Scottish actor Alastair Sim (1900-1976) had a long career in English theater and film.  In the US he was almost certainly best known for starring in an adaptation of Dickens’ A Christmas Carol that was a regular on television every year during the holiday season.  Sir Donald Sinden (1923-2014) made about 30 films in his career, including sizable roles in The Cruel Sea and Mogambo, but was best-known as a stage actor, with a long career on the West End and periodic visits to Broadway.  Robert Warwick (1876-1964) had a screen career of nearly 50 years length, from the silent era to the early sixties.  In the 1940s he was a member of Preston Sturges’ unofficial “stock company.”  John Entwistle (1944-2002) was best known as the bass player for The Who; he is sometimes regarded as the finest rock bass player ever.  While Pete Townshend was the group’s primary songwriter, Entwistle contributed songs like “Boris the Spider” and “Heaven and Hell” to the group’s repertoire.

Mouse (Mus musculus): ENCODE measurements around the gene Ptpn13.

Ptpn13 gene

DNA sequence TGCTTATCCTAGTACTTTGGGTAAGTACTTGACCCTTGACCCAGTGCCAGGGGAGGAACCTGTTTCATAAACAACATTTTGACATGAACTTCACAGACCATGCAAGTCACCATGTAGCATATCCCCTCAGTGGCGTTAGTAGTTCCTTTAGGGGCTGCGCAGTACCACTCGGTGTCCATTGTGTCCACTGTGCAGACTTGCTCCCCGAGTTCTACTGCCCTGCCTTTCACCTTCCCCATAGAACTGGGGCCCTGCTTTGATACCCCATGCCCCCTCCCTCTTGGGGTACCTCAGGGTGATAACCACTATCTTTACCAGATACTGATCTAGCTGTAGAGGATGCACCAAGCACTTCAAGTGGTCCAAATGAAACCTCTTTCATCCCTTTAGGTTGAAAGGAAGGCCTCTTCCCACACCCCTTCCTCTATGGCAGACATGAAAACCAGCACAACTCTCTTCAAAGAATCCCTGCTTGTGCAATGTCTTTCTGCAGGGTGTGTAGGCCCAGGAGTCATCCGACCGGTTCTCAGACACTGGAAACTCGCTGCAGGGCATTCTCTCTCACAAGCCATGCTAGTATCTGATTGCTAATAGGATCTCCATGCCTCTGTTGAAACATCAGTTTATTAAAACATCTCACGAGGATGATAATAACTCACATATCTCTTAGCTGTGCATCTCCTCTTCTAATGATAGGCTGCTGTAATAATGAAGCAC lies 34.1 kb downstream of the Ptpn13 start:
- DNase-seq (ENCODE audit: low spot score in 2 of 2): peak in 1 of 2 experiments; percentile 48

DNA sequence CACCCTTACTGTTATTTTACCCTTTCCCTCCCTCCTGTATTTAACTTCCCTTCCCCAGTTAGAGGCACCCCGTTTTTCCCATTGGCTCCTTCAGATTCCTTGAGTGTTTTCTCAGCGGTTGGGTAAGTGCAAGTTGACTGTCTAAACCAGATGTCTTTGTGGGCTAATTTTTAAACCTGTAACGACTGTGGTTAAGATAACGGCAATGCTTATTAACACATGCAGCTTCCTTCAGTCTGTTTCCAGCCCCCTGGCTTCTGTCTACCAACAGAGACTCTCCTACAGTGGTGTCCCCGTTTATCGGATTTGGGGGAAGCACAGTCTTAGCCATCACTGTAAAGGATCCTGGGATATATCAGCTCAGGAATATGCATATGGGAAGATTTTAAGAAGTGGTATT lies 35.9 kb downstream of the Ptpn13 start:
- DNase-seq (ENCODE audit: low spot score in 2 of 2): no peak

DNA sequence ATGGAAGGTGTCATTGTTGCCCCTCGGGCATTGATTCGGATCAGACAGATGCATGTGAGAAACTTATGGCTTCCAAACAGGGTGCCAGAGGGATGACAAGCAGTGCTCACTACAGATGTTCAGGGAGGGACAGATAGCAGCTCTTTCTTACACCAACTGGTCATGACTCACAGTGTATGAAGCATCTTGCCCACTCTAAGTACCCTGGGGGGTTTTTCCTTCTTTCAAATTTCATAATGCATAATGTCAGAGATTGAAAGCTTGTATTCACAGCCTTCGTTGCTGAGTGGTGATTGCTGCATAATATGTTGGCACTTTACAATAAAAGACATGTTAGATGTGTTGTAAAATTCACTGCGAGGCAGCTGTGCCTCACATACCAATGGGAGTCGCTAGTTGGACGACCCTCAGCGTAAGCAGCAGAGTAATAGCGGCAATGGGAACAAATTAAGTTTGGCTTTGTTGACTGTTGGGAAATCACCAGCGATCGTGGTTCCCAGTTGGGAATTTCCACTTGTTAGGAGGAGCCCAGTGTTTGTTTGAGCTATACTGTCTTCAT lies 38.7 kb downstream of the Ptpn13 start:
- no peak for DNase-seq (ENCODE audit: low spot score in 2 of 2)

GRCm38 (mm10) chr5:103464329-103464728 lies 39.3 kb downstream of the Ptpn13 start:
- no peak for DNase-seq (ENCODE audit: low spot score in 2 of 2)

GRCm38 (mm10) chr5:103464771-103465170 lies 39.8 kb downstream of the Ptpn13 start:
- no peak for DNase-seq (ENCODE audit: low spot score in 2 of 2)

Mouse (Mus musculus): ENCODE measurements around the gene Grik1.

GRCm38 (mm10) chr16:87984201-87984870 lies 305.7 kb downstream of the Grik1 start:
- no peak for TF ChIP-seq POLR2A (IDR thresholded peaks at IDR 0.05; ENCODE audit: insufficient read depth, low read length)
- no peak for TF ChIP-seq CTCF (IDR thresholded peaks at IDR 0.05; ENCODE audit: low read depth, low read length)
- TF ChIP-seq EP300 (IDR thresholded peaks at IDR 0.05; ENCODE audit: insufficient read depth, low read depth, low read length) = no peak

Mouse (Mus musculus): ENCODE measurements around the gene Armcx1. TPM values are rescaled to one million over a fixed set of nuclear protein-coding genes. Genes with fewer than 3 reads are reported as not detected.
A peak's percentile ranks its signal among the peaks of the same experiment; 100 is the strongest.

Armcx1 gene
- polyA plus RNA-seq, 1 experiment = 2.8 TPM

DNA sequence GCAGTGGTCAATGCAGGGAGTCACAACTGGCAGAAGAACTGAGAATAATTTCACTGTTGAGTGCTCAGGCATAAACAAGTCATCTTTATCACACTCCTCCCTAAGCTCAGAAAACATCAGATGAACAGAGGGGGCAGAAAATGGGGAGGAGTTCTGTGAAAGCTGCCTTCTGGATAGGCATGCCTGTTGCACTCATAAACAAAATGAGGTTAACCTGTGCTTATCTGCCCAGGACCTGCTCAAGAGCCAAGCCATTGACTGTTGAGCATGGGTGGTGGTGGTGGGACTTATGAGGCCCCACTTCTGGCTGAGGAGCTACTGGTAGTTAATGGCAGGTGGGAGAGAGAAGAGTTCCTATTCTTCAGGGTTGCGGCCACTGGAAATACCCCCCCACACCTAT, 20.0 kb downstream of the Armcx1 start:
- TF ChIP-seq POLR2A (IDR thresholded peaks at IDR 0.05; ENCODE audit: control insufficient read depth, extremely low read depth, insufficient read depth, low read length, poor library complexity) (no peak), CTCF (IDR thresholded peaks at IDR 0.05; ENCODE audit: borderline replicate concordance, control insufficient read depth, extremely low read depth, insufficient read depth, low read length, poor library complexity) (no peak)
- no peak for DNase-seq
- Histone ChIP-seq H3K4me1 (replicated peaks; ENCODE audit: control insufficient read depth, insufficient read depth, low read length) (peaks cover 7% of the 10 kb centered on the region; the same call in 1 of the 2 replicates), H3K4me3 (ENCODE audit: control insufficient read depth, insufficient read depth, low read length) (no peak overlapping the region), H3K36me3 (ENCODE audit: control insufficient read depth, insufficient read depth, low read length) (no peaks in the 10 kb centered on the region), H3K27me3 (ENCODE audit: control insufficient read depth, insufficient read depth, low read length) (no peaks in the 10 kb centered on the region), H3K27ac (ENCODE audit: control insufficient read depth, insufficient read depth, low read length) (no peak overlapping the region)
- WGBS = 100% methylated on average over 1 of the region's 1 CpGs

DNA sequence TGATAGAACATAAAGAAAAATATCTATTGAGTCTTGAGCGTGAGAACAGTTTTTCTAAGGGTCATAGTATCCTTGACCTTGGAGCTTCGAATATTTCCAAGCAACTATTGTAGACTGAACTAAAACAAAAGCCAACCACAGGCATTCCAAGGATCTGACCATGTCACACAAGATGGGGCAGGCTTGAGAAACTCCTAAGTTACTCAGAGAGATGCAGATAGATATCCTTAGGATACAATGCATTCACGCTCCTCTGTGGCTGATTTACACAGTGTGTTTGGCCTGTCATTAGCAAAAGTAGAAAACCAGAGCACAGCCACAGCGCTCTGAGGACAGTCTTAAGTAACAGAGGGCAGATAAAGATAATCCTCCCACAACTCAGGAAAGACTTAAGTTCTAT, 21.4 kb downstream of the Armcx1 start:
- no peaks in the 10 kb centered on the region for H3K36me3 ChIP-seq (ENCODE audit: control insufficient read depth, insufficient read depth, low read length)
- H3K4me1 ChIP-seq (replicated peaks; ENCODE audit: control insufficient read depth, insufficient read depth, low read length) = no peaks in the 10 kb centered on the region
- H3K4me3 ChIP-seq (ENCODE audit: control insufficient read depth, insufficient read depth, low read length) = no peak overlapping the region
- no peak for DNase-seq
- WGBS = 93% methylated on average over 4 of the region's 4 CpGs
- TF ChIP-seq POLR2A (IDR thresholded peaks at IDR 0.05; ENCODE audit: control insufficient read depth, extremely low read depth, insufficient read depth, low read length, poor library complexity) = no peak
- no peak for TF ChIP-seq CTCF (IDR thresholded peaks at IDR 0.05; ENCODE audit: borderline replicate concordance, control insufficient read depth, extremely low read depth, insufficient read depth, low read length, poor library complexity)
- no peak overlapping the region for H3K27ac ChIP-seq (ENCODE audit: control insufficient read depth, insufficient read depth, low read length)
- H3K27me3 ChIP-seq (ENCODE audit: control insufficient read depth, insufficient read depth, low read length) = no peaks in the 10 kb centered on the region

French director Jacques Tati (1970-1982) made only six feature films, but has a pretty towering reputation, built on his comedies centered on the character of Monsieur Hulot, a well-meaning but awkward figure who brings disruption wherever he goes.  Walter O’Malley (1903-1979) was the longtime owner of the Brooklyn/Los Angeles Dodgers.  His decision to move the Dodgers to Los Angeles in 1958, and persuading New York Giants owner Horace Stoneham to move his team to San Francisco at the same time, was the first step to making Major League Baseball a nationwide enterprise.